Where most people see only rust, junk, and a bottomless money pit, I saw the potential, the rise of the Phoenix, and could fully envision this castaway looking exactly as it did in 1924 when it rolled off the assembly line, smelling of new paint, new rubber tires with wooden spokes, and new wood for the flatbed.  I took a few pictures and resolved to speak with the museum director tomorrow morning before leaving town, to see what the chances were of the museum parting with the rust bucket.

It was only a few blocks to the campground and I found it deserted with the exception of an older model Ford pickup truck and a large fifth-wheel trailer.  A stream that originated from the outflow of the lakes beyond the Onion Creek campground separated this campground into two sections.  I crossed the stream on a small wooden bridge and camped by a picnic table next to the fifth-wheel trailer.  I set up my tent, placed my backpack inside of it to keep the wind from blowing it over, then sat at the picnic table and finished eating my Chips Ahoy! Cookies.

While waiting for dark, I took the opportunity to wash my legs, feet, and socks in the stream, splashed water on my face and hair, and then dried the same with the green neckerchief I keep tied around my neck.  While I was engaged in these activities, the owner of the Ford pickup truck got in his truck and drove away.  Later, while I was sitting at the picnic table, he returned. As he was getting out of his truck carrying fast-food Styrofoam containers, I approached him and asked him if, in exchange for gas money, he would be willing to give me a lift back to the Onion Creek trailhead.  He begged off, saying that his old truck just couldn’t make it that far up the canyon, but he would, if it were possible.  I thanked him, and returned to my picnic table.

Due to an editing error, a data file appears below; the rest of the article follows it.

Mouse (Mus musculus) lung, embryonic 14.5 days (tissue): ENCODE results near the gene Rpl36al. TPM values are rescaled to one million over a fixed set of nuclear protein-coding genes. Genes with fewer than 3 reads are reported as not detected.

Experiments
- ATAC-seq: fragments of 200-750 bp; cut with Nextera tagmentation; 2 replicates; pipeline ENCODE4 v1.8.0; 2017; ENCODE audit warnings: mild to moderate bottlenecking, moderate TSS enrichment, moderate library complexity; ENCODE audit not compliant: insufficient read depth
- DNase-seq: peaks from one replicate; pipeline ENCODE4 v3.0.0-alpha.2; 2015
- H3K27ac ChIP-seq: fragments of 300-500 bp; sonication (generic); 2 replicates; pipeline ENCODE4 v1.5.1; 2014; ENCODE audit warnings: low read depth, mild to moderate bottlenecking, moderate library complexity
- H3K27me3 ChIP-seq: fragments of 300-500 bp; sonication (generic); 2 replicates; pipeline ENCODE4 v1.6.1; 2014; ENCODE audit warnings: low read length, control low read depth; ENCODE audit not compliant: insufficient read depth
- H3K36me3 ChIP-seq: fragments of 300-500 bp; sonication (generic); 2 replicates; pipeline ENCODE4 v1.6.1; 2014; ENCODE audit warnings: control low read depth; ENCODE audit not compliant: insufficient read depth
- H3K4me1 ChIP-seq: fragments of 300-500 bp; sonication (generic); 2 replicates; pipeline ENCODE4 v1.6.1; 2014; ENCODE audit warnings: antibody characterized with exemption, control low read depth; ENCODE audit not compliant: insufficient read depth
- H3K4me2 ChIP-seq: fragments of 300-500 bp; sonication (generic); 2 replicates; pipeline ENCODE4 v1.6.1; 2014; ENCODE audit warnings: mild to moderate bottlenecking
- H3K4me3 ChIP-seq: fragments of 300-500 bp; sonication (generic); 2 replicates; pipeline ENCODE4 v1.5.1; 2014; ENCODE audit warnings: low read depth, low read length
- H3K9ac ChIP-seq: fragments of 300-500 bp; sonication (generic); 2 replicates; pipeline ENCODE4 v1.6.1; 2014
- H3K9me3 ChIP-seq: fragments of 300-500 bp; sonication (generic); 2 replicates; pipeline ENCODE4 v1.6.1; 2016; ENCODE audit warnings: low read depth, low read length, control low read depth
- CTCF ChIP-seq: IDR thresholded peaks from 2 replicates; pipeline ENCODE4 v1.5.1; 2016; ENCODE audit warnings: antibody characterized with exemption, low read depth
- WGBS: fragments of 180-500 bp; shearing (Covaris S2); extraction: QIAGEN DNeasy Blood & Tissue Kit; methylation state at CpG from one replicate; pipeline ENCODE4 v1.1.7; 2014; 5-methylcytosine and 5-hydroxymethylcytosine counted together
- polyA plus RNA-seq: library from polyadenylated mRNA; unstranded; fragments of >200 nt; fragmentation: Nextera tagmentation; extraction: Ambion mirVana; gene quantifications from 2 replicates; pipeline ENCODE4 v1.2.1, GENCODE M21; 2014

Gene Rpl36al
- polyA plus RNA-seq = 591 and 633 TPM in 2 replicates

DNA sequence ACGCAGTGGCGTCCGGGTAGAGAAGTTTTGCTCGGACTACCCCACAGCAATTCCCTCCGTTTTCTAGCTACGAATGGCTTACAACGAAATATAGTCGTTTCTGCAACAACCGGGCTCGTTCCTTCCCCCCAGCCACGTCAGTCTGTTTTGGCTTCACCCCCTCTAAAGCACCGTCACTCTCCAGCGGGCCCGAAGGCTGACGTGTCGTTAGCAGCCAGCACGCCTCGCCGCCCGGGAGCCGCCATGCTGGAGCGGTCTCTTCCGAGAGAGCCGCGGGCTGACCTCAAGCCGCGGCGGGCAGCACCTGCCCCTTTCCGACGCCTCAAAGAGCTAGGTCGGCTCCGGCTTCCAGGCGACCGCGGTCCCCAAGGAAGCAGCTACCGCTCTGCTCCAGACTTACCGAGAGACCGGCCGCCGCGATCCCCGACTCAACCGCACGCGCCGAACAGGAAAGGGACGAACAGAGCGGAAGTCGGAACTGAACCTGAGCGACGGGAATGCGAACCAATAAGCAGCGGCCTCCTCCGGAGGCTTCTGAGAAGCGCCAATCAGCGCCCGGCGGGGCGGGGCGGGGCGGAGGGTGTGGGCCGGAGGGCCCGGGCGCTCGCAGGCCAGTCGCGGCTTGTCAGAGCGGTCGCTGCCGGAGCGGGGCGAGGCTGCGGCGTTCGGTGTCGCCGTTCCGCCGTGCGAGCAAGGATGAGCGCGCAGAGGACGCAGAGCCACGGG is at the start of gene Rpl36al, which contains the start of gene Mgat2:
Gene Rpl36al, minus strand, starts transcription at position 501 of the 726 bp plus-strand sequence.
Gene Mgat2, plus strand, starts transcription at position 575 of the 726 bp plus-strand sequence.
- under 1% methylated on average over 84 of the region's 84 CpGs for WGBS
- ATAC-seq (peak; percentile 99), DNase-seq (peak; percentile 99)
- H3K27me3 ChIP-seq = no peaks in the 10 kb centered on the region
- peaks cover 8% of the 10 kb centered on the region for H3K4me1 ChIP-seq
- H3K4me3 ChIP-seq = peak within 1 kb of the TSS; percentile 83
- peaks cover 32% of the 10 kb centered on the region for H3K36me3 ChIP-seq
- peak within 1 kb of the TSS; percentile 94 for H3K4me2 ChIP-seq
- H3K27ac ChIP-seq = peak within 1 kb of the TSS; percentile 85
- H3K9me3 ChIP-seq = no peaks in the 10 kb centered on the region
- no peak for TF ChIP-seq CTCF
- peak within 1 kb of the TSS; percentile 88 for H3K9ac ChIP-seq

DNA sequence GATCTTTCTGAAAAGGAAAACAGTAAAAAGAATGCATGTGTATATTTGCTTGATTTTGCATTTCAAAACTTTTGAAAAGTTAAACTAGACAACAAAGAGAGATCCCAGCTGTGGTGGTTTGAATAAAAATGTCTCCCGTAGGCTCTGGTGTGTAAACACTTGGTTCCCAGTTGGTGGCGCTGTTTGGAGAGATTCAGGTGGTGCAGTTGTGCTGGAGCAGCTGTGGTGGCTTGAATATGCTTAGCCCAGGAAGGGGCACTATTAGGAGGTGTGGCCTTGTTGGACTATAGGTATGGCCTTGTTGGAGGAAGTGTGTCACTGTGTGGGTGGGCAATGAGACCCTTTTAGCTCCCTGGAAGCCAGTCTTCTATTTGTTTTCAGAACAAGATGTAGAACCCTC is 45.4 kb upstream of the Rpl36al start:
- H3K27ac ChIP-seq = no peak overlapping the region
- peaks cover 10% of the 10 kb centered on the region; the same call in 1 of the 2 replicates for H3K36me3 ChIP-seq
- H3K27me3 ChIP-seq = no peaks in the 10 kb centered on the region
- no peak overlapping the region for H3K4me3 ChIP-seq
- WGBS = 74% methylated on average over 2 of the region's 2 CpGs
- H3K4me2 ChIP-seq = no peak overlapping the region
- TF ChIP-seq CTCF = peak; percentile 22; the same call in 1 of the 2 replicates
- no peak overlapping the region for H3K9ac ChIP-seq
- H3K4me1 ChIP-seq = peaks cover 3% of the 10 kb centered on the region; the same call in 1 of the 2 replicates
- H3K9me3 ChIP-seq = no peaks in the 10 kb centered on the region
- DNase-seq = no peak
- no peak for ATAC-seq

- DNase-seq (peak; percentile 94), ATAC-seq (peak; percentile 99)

Still having daylight and nothing to do, I walked into town, taking the backstreets to get a look at the homes.  I liked to see the architecture of the homes, and how people care for their property, whether it was neat and tidy or strewn with old cars, building material, and overgrown shrubbery.  I found a combination of both.  One older home that must have been gorgeous in its day, was so cluttered with junk and overgrown trees, bushes and weeds, that it was virtually impossible to see it at all.  

It reminded me of some of the scenes I saw in eastern Kentucky on my bicycle ride across America.

In the Appalachian region of eastern Kentucky, the bike centennial route crossed into Virginia from the little town of Elkhorn City.  For several miles prior to entering Elkhorn, I biked beside the Elkhorn Creek.  Residents who lived along the creek used it as their personal trash dump, dumping everything from washing machines to refrigerators to tires and just everyday garbage down the stream bank.  It was pathetic the way the locals treated this beautiful woodland creek.  But all that changed the moment I crossed over into the state of Virginia.  The same creeks and streams in the immediate vicinity of the Kentucky-Virginia state lines were free of the kind of trash and garbage that belonged in a landfill.  I guess it was a matter of attitude and pride in one’s environment.